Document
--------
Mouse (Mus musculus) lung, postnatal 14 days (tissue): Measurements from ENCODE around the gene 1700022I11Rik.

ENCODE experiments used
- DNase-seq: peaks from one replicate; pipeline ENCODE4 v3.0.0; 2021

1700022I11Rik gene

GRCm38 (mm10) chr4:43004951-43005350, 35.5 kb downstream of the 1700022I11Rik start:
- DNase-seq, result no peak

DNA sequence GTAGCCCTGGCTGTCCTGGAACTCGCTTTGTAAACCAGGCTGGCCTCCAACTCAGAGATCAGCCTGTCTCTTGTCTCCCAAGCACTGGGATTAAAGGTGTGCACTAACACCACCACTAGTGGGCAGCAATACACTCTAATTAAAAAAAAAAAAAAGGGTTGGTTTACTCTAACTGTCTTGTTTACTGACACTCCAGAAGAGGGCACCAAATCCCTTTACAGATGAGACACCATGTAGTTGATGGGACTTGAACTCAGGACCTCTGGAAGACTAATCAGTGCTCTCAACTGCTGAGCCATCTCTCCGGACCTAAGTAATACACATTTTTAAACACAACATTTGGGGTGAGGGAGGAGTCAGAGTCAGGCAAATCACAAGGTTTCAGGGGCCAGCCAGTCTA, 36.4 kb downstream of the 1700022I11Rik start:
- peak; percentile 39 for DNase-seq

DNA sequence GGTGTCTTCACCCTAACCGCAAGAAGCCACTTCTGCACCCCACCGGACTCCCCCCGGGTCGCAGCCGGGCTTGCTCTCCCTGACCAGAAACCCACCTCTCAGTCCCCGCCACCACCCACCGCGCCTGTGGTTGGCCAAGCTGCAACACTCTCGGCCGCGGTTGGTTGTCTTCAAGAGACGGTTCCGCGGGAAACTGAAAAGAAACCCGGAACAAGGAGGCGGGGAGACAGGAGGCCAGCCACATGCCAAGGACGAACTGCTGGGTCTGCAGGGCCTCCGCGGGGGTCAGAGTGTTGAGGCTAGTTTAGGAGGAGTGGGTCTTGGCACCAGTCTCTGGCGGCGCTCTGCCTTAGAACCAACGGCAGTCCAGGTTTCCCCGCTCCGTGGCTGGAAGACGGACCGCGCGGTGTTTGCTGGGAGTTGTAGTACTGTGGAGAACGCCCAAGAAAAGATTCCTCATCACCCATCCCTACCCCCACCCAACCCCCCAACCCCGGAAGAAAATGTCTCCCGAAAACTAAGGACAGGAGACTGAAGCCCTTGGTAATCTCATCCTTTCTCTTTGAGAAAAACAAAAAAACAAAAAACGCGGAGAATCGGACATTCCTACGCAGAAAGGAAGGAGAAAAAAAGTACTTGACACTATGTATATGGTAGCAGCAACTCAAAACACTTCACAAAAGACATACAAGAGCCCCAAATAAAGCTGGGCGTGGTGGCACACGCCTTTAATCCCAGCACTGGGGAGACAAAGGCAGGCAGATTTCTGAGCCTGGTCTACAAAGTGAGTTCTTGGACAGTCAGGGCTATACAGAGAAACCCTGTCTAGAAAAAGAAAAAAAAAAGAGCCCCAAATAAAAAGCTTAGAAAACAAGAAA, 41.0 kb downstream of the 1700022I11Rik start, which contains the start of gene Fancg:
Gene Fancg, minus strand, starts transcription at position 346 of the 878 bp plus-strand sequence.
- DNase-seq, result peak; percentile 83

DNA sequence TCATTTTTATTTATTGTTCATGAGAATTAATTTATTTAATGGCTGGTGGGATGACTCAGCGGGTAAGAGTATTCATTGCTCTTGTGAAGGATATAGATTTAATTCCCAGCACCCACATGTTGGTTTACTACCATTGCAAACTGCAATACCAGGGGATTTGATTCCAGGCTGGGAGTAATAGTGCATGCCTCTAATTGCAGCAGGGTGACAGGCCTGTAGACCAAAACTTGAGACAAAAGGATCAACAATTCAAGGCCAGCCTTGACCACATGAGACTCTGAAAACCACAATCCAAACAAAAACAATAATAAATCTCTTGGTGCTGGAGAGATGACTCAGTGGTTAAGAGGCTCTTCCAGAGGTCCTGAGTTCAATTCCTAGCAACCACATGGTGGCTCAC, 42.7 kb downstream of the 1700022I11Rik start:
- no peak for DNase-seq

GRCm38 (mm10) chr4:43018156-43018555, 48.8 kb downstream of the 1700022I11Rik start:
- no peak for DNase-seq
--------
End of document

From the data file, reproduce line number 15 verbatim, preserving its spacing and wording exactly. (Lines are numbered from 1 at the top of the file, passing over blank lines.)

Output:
- no peak for DNase-seq